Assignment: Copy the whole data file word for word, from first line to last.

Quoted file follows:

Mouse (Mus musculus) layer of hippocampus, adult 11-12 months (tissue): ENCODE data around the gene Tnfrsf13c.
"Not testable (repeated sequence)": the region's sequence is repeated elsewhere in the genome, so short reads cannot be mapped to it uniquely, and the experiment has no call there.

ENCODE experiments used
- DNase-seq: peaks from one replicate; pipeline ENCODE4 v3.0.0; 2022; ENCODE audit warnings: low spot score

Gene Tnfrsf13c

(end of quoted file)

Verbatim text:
Mouse (Mus musculus) layer of hippocampus, adult 11-12 months (tissue): ENCODE data around the gene Tnfrsf13c.
"Not testable (repeated sequence)": the region's sequence is repeated elsewhere in the genome, so short reads cannot be mapped to it uniquely, and the experiment has no call there.

ENCODE experiments used
- DNase-seq: peaks from one replicate; pipeline ENCODE4 v3.0.0; 2022; ENCODE audit warnings: low spot score

Gene Tnfrsf13c